Santa Fe, NM
Finding Anastasia Docherty, a river rafting guide in Santa Fe, NM, seemed like exactly the right thing. Outwardly, Anastasia is the quintessential picture of a relaxed, good-natured outdoorswoman. But it only takes a minute or two to figure out there’s all kinds of modernity to her. She fits the new model of young workers who do a lot of different things to make ends meet — so many different things, in fact, she had to follow up with me to remind me of a few of them, like dog-walking and bartending. Aside from her main gig as a river raft guide and instructor, Anastasia is also taking science classes to add even more capabilities to her array of talents. Oh, and she’s an avid gamer.
In today’s world, you can float downriver on a collection of small jobs. But trying to create a career bigger than the sum of its parts is an upstream battle.
This interview has been edited and condensed for clarity.
Josh Rose: Can you share a little bit about your background and how you came to New Mexico?
Anastasia Docherty: I am from Upstate New York and when I finished college, I was just kind of looking for something else to do. I grew up with my grandfather teaching me a little woodworking, just because he needed somebody to help him, so I just looked into woodworking programs in the country, and Santa Fe and Maine kept coming up first, and Maine was geographically the wrong direction. I was trying to get away from snow, and so Santa Fe just kept coming up right after that, so I packed all my stuff up and I moved here.
How did you get into rafting?
I finished the woodworking program, and then through a bunch of people I’d met, I found out about rafting. I had never done it before but I didn’t want to pay for a rafting trip, so I just applied for an intensive, eight-day guide school.
What did you study in school?
Graphic design and communications.
It’s interesting that you have a job that is not super related to what you did in college.
Oh, yeah. Not related at all. Yup, and then at the same time, I was doing that at night, and then I was a credit union teller during the day. I was doing like three jobs at the same time, so I was only saving money. I wasn’t really spending anything, except for food and rent. I had a lot of odd-job graphic design stuff. I was doing a lot of freelancing. I really enjoyed doing it, and I did some fine arts and animation at the same time. I think I was just kind of playing with doing the school thing and figuring it out. I actually illustrate children’s books now, too.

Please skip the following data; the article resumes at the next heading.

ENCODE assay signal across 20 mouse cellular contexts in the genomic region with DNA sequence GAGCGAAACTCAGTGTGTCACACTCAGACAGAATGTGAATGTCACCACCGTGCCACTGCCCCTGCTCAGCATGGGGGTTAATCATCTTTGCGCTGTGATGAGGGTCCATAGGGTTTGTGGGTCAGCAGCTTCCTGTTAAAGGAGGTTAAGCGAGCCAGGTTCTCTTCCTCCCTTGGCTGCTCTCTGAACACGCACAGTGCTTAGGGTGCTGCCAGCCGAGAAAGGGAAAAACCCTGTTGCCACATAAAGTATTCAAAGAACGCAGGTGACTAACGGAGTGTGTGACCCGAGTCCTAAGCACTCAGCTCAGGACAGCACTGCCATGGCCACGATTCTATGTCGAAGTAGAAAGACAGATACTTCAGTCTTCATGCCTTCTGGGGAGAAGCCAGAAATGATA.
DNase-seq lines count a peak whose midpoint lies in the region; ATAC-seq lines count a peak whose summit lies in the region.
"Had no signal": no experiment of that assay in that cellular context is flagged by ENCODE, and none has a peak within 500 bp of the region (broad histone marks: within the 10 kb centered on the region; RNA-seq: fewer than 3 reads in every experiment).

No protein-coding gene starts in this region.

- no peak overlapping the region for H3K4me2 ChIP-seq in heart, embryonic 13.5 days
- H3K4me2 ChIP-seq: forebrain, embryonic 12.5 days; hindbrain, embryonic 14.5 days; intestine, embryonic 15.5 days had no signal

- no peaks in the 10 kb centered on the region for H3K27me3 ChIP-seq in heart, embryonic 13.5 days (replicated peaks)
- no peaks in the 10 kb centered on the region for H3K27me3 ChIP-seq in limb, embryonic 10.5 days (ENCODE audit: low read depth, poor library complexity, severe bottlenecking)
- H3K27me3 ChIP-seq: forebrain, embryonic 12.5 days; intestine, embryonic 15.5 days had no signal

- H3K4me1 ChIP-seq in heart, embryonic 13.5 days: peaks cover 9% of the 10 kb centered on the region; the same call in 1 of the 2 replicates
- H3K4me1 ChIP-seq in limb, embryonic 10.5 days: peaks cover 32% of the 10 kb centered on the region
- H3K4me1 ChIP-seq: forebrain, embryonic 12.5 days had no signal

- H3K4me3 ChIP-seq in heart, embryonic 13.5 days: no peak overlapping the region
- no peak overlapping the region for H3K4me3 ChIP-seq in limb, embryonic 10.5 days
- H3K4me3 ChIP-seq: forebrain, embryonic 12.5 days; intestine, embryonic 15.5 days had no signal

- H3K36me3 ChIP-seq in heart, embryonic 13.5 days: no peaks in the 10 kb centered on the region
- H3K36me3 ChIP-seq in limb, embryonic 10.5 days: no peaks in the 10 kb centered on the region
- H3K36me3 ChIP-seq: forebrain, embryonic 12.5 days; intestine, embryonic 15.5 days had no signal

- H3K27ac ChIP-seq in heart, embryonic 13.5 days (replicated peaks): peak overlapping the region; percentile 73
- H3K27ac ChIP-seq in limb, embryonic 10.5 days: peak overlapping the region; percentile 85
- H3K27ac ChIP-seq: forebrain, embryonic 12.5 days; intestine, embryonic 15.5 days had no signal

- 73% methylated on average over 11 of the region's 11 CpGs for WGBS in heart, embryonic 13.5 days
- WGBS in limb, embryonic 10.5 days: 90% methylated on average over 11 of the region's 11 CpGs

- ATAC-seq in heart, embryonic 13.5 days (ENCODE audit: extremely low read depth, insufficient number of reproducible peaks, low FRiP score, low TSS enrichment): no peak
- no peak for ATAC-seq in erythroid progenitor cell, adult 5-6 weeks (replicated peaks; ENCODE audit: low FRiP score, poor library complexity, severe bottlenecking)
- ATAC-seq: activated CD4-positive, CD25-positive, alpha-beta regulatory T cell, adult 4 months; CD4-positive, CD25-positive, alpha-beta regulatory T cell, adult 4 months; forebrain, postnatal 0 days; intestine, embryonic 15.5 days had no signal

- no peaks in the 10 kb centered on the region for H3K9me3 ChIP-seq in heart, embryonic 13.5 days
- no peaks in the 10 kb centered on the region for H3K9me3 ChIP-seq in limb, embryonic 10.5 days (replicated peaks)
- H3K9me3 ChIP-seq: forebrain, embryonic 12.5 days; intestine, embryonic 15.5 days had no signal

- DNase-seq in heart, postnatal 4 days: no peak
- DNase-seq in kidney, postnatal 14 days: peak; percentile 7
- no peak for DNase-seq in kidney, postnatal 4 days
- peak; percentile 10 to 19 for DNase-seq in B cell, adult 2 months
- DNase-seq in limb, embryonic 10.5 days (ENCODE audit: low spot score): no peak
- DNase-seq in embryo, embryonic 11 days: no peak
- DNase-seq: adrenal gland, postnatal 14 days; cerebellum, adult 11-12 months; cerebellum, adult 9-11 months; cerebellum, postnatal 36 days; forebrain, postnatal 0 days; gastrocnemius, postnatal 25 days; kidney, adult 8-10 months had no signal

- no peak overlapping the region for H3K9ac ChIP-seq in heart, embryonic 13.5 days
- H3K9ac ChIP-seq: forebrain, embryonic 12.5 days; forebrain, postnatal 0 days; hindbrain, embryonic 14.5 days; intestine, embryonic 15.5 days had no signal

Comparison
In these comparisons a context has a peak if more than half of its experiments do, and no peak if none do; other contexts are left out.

Okay, just list me all the different things you’re doing.
Oh, man. I’ve always been a musician, since I was a toddler. I’ve sung since I was a kid. I was in a metal band in New York for a while. Singing and playing keyboard, playing some keytar. Super fun.
Because of river rafting, I got into the EMS side of things, so a lot of people that are raft guides are EMTs, or there are a few paramedics. After the first summer rafting, I signed up for an EMT class, and then I worked as a snowboarding instructor at the mountain here, Ski Santa Fe, and then did the advanced EMT course, and did this for a few more years.
Then illustrating that book right now. I’ve been doing that for almost four years, four or five years, with a woman from New York that I heard about and somebody just put me in contact with her.
How well do you feel that your interests and skillsets line up with the rafting?
I think the randomness of it really fits in well because I didn’t even know that they had it here. I like the stepping out of my comfort zone so much that it’s become its own kind of comfort zone, stepping out of it. If I’m not doing that, I get a little antsy.
I like all the outdoor stuff.
Okay. Take me through the job. At a high level, what do you do?
Well, we really just want to provide people with the best time possible, so when we get here at 8:00am, we’ll set up lunch, and we’ll usually be doing it together with other guides.
We set up snack and the rafts for everybody, for how many people we know we need. Sometimes they’ll meet here, so we’ll meet with people here before we head up, and just start getting to know them pretty minimally, because we have a lot of time with them throughout the day.
We get to know them through the van ride up, we have a bunch of time in the boat. It’s really neat because you get to be in their living room for a minute. Which is a really bizarre thing. It is very social.
As a guide, are you actually trying to create an experience for people?
Oh, yeah. Definitely trying to create an experience, but I also want to get done what we need to get done, and I don’t want us to stray off too much, so I’m pretty … I’m like … What is it? Like, amicably strict or something like that.
Where, you know, you want them to know that you’re the boss, but you want everyone to have the best time that they can. Having the best time they can is very much included in them listening to directions.
They have to know that it’s a serious thing, and we have a safety talk that we do in the beginning. Which is always pretty fun. Everyone makes it their own thing, and you throw in jokes, and keep people really entertained the whole time. Sometimes I’ll say, “and if anyone has any medical conditions, please let your guide know, whether it’s you stubbed your toe last week, or a broken heart in high school. We want to know about it.”